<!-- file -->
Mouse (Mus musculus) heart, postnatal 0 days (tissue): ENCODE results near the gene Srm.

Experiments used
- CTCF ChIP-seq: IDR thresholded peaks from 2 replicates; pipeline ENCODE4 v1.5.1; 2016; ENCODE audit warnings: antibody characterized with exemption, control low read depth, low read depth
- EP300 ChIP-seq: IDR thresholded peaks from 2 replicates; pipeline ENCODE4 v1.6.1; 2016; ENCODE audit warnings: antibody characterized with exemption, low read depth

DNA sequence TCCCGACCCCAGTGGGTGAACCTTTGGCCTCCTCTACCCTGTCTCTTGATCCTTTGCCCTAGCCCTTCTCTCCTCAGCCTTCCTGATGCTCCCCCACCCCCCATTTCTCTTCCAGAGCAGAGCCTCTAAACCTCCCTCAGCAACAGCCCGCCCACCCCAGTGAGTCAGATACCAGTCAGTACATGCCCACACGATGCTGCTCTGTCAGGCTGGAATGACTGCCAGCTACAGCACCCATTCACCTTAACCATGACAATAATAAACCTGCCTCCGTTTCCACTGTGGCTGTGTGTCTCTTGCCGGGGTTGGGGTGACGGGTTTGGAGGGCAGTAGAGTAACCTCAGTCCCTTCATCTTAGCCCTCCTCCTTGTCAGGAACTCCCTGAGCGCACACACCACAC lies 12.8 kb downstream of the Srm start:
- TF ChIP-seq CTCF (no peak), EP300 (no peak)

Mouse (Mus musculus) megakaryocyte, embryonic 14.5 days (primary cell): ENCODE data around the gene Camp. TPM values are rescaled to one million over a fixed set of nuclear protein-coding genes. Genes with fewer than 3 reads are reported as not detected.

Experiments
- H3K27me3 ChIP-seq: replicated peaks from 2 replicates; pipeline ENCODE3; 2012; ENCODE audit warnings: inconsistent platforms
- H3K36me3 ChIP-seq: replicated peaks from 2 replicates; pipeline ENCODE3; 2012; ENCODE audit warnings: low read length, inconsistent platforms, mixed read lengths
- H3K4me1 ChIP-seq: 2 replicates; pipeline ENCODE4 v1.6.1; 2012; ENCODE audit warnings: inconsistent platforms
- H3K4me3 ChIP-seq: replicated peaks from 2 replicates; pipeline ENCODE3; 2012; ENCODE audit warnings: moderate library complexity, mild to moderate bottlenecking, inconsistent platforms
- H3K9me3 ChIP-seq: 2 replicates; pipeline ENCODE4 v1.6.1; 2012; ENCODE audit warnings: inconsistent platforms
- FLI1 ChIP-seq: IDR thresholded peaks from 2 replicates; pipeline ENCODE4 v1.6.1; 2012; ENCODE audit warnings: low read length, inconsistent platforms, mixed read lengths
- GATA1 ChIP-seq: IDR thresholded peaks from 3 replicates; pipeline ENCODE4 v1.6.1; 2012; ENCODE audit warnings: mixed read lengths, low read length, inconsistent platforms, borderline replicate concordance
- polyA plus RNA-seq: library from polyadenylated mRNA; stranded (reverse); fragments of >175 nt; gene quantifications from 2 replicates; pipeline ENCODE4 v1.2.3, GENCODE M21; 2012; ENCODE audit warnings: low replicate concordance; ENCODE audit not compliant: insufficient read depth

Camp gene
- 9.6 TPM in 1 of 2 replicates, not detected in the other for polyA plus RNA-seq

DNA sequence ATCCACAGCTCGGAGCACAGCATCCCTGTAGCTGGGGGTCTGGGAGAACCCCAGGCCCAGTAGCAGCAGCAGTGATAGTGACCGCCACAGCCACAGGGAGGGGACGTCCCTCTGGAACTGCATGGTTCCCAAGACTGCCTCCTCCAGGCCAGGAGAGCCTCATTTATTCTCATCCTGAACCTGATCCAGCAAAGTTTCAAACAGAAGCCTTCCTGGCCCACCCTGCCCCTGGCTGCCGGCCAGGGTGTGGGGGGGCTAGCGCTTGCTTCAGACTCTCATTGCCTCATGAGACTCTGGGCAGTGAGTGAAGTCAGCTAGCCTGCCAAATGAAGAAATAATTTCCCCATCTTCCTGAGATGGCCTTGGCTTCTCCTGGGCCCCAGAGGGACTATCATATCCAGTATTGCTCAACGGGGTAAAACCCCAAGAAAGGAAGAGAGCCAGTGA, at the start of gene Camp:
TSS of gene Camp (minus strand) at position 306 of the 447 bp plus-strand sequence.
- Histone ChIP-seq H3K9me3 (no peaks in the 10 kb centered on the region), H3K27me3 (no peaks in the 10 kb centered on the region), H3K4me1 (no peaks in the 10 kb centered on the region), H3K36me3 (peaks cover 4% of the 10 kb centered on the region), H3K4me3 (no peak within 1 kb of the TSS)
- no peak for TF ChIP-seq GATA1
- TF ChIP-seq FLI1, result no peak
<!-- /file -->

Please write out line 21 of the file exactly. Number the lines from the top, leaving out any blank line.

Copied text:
- Histone ChIP-seq H3K9me3 (no peaks in the 10 kb centered on the region), H3K27me3 (no peaks in the 10 kb centered on the region), H3K4me1 (no peaks in the 10 kb centered on the region), H3K36me3 (peaks cover 4% of the 10 kb centered on the region), H3K4me3 (no peak within 1 kb of the TSS)